Let’s check out the different types of fuel that power fire pits these days:

  • Natural Gas and Propane

Gas fire pits are natural choices for many as they are very affordable and offer easy clean-ups. You do not need to break the bank searching for the fuel to power your fire pit since gas – i.e., natural gas and propane – are readily available.

However, even though fire pits can be incredibly expensive, they require less work down the road. They will most likely save you a lot of your hard-earned money, especially if you frequently use your fire pit.

A propane fire pit can generate from 40,000 to 150,000 BTUs. But then, a natural gas fire pit has an output that ranges from 30,000 to 60,000 BTUs, especially if it is used for cooking and heating.

  • Wood

Wood-powered or wood-burning fire pits are also an excellent choice. No one can really put a finger to it, but there is something homey and lovely about a wood fire going at night. 

Moreover, wood is a natural and cheap resource that burns pretty efficiently. Wood can burn so hot that your fire pit stops producing a lot of ambient smoke, creating what is popularly known as 'smokeless fire pits.'

It is possible to adjust the BTU output of a wood-burning fire pit by reducing or adding to the amount of fuel, i.e., wood.

However, it is worth noting that wood-burning fire pits require relatively intensive upkeep. Sourcing wood can also be expensive – as you need to keep buying it from time to time in order to keep enjoying warm, eventful evenings – and pretty challenging.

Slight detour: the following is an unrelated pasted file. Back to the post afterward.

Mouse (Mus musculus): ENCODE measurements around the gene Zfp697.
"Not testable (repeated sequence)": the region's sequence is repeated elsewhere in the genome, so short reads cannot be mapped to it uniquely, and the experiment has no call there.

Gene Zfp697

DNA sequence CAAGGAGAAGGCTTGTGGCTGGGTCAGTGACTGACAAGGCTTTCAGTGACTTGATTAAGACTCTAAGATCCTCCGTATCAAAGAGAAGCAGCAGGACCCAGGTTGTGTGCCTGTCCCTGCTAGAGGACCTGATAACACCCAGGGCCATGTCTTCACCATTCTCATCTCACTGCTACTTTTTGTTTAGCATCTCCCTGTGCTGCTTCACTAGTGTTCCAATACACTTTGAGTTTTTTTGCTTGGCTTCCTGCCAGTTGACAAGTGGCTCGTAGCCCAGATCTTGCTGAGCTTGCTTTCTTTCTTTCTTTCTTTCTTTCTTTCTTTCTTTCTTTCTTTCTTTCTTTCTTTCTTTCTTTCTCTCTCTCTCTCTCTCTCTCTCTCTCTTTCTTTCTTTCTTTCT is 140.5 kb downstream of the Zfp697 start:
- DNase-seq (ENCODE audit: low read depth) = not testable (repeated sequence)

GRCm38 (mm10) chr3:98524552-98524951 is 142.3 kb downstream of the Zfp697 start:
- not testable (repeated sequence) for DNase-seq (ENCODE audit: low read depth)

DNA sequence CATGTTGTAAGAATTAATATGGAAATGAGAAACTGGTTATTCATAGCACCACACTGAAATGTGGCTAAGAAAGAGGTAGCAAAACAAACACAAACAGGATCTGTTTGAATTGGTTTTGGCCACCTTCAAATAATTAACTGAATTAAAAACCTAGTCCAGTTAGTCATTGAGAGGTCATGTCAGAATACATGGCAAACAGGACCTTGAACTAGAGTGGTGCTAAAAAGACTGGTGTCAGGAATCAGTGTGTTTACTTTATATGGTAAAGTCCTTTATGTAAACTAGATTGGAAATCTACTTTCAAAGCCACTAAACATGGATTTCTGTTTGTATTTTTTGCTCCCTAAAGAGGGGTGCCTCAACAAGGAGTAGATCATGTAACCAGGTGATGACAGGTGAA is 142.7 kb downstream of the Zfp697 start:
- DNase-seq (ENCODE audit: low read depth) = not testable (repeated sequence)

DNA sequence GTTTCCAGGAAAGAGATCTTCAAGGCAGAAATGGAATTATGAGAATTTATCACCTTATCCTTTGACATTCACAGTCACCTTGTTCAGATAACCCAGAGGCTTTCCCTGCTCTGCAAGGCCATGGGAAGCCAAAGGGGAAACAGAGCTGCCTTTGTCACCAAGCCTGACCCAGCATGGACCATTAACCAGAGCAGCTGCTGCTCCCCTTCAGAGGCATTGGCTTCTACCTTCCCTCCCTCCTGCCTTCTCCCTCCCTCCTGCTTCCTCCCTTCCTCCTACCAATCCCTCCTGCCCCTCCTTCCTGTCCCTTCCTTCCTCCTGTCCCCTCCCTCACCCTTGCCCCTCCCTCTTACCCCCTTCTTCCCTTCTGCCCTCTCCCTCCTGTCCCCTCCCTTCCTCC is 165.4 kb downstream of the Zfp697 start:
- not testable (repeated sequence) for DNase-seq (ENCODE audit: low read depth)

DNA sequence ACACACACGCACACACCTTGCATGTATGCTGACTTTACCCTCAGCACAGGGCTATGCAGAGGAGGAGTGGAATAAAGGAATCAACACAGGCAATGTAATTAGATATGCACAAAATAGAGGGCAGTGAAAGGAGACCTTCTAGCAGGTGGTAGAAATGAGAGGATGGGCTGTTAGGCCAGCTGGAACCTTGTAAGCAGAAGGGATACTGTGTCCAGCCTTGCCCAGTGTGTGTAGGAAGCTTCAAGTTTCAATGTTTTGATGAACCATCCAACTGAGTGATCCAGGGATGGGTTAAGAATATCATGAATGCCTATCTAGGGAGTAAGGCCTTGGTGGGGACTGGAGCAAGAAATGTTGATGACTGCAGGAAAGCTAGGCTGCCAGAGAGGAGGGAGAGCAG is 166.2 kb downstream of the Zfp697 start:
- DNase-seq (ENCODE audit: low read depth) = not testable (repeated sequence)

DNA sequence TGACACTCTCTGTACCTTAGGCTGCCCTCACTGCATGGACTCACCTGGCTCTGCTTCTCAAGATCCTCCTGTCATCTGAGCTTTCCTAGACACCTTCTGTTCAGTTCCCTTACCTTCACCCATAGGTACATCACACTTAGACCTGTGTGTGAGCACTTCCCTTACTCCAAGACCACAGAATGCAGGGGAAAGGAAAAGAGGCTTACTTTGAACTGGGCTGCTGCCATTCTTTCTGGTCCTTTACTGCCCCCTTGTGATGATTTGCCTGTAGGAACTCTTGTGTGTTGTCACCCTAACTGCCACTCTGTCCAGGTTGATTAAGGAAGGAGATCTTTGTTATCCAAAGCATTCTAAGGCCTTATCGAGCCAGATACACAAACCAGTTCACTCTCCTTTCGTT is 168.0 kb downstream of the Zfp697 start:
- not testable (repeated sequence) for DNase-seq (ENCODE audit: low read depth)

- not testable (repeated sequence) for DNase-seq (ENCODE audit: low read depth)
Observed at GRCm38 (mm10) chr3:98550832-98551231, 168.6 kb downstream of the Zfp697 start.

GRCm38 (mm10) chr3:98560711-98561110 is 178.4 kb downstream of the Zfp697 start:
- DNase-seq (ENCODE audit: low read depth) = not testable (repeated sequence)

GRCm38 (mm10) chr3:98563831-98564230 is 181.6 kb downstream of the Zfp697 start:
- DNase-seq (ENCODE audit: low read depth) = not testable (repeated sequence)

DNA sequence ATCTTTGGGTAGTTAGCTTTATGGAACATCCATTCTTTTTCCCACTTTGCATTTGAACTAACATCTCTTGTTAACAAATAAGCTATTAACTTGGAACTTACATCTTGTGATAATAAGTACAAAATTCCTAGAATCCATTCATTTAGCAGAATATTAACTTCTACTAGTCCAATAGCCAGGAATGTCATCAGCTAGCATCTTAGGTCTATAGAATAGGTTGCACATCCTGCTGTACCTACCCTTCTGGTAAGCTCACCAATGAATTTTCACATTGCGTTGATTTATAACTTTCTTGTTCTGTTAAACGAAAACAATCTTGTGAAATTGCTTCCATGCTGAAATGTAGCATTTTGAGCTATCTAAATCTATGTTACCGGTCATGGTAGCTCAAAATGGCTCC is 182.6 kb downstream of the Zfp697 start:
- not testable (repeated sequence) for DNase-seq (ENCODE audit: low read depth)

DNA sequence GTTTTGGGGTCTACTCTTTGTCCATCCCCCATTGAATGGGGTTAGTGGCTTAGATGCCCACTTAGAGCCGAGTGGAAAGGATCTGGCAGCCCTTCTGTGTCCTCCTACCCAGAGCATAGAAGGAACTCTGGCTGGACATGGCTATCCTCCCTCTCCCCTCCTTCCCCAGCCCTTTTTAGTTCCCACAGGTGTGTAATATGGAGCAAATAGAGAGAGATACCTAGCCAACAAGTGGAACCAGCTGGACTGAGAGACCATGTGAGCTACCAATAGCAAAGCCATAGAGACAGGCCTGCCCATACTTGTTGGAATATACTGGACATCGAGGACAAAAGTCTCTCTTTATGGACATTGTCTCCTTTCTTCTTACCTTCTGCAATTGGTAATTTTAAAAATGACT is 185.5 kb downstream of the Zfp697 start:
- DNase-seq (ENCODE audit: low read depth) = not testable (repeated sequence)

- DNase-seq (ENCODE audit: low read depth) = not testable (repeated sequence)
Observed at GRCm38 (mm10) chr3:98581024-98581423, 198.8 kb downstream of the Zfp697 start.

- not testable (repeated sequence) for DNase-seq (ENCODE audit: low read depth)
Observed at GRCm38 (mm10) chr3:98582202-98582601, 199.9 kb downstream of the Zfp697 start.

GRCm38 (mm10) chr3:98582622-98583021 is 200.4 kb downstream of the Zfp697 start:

Wood-burning fire pits generate from 30,000 to 100,000 BTUs, ideal for people of all ages to enjoy, thanks to the traditional look and warm cozy environment.

  • Bioethanol

In a gel and liquid form, bioethanol fuels burn a lot less intense than other alternatives. If your fire pit uses bioethanol as its primary fuel source, you should expect lower BTUs.

The exact details/factors hold for heaters powered by electricity, though this depends partly on the heater's power.


BTUs are considered the industry standard for measuring the thermal unit or heat output. 

The higher the BTUs of your fire pit, the more warmth you and your friends or guests will enjoy, whether outdoors or indoors.

You can increase the amount of heat your fire pit produces in several ways. 

But the most important factors to consider are the type of fire pit you use, the fuel that powers it, and the primary air you allow to mix with the gas, i.e., if you use a gas-powered fire feature.

Bear in mind that the BTU outputs of each type of fire pit, as outlined in this article, are based primarily on wind conditions and outside air temperature. 

For instance, if you have a 2 breeze – even though it is up to 95 degrees Fahrenheit outside – you may lose up to half of the total BTUs as a result of frictional heat loss.

Check out the Ultimate Guide to the Best Electric Fire Pits